Swiss drugmaker Novartis on July 29 announced its combo sacubitril/valsartan drug Entresto “narrowly missed” its primary endpoint in the Phase III PARAGON-HF study, throwing into question the future of a blockbuster drug.
Basel-based Novartis said in a statement the totality of evidence from the trial suggests treatment with sacubitril/valsartan “may result in clinically important benefits” in patients with heart failure with preserved ejection fraction (HFpEF), but it failed to top its active comparator, valsartan, in reducing CV death and total HF hospitalizations in HFpEF patients. While sacubitril/valsartan was approved in 2015 as an effective treatment for heart failure with reduced ejection fraction (HFrEF), there are currently no federally approved therapies for HFpEF.
“The trial narrowly missed statistical significance for its composite primary endpoint,” Novartis said in its statement. “Safety and tolerability were consistent with previously reported sacubitril/valsartan data.”
Reuters reported previously that twice-a-day Entresto, used exclusively in patients with HFrEF, had the potential to generate $3 billion in sales annually. That would qualify sacubitril/valsartan as a blockbuster drug—one that ropes in at least $1 billion each year—but Novartis Pharmaceuticals CEO Paul Hudson told Reuters that number could climb to $4 billion or $5 billion if the drug was extended to HFpEF patients.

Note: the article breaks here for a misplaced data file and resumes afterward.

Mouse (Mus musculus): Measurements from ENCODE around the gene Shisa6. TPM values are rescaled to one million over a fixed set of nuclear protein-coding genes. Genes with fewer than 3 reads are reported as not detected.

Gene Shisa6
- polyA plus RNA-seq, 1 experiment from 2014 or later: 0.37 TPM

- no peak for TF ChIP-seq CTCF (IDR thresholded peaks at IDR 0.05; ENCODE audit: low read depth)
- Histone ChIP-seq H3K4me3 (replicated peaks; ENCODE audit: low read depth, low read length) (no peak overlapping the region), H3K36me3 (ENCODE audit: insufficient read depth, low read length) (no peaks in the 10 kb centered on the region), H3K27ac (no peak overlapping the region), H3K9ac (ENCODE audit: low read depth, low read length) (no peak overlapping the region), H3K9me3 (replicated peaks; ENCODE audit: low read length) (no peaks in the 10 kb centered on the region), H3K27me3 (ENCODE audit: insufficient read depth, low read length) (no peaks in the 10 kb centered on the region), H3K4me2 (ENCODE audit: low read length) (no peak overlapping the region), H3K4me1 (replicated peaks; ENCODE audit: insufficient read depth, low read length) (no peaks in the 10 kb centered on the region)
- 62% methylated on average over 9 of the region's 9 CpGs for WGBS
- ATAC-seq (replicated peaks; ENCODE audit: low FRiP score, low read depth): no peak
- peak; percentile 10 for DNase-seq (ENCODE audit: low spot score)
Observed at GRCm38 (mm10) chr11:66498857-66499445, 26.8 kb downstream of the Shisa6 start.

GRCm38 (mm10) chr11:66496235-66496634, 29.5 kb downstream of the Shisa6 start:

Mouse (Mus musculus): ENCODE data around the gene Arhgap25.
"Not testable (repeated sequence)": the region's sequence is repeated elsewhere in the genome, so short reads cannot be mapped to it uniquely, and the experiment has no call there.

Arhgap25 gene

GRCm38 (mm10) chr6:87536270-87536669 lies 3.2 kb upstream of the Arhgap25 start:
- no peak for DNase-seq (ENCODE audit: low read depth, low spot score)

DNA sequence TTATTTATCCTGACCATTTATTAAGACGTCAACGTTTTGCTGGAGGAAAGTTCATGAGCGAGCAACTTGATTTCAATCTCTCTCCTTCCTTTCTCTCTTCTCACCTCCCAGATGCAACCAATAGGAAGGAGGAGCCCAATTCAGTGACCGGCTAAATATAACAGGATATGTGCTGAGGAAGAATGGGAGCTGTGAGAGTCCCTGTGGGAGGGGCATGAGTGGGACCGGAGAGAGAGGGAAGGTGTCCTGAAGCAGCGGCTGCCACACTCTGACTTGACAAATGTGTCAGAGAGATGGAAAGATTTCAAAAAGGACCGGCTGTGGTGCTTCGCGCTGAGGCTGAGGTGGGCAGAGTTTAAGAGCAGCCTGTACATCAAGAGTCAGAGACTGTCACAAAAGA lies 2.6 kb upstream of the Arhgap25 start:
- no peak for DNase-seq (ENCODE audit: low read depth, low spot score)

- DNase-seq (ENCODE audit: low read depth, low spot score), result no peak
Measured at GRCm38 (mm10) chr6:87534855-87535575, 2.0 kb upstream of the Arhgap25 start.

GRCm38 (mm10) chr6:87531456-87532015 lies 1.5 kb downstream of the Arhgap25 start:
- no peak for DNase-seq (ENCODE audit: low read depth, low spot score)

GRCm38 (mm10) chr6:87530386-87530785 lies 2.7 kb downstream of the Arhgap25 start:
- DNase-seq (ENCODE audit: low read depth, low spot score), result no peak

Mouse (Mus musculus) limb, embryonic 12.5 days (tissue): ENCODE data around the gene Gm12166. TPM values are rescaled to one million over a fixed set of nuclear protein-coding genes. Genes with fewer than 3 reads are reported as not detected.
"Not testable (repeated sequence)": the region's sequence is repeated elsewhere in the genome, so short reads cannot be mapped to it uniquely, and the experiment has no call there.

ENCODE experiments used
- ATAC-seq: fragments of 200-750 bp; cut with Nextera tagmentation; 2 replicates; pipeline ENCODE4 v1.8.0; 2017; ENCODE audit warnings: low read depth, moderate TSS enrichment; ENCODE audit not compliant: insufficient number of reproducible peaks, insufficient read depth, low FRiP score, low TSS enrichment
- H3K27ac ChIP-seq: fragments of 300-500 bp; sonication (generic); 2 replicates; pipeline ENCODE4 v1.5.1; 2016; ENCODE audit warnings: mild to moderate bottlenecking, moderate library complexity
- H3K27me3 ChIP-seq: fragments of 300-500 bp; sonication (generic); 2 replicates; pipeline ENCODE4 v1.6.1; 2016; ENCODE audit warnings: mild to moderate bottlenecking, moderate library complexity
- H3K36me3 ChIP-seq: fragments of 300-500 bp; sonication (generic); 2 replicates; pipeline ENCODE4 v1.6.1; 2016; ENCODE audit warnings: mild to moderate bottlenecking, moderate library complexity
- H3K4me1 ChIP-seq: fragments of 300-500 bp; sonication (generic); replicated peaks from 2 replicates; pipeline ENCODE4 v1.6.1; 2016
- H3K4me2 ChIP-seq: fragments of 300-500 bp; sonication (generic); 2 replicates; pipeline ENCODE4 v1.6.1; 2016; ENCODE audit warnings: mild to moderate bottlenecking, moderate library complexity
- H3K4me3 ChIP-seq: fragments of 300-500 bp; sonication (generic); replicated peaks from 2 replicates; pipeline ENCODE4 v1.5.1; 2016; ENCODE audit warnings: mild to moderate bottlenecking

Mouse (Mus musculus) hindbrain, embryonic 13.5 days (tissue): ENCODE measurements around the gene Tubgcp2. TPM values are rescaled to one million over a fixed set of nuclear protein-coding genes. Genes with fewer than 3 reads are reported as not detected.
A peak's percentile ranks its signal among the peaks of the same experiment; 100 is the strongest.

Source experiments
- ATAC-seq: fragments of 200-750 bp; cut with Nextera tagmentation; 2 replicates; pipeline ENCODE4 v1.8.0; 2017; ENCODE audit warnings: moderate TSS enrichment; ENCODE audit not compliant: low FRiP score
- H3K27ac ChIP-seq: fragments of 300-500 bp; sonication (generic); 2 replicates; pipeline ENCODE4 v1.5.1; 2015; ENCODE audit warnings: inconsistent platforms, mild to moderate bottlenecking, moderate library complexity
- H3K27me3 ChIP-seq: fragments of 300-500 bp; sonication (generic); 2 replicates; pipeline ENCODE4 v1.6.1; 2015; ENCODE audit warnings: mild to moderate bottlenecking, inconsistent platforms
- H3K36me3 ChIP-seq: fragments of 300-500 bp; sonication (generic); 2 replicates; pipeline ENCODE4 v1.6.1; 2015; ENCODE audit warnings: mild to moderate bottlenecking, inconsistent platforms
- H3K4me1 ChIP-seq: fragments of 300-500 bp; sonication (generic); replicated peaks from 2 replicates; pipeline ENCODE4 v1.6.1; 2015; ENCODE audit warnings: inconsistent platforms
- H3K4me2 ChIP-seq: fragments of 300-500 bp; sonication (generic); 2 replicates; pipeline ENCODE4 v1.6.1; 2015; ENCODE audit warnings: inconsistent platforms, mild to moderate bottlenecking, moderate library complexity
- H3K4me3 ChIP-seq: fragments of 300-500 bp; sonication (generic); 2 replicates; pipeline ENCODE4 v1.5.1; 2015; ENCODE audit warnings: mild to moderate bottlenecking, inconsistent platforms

According to Physician’s Weekly, Novartis shares dropped 1.4% to 91.20 Swiss francs, or $91.90, in Zurich following the news that Entresto had failed to meet its primary endpoint in the PARAGON-HF trial. Entresto already had a slow start on the U.S. market in 2015, but its revenue rose around 90% in the first half of 2019, suggesting its use was on the up-and-up.
“The milder the disease the higher the hurdle,” analyst Michael Nawrath, of Zuercher Katonalbank, told Physician’s Weekly. Nawrath said the likelihood of a positive outcome in the PARAGON-HF trial had always been low.
“It would have been very good for the momentum of Novartis, whose shares would have passed the 100 franc per share mark, on a positive outcome. Despite the relatively lower expectations, we are talking about a negative but not sustained price reaction.”
Novartis said it’s continuing to study sacubitril/valsartan in HFrEF patients, with new data on cardiac remodelling slated for presentation at the ESC Congress in Paris next month. More detailed results of the PARAGON-HF study will also be released at that time, and the company said additional studies investigating sacubitril/valsartan in HFpEF patients are “ongoing.”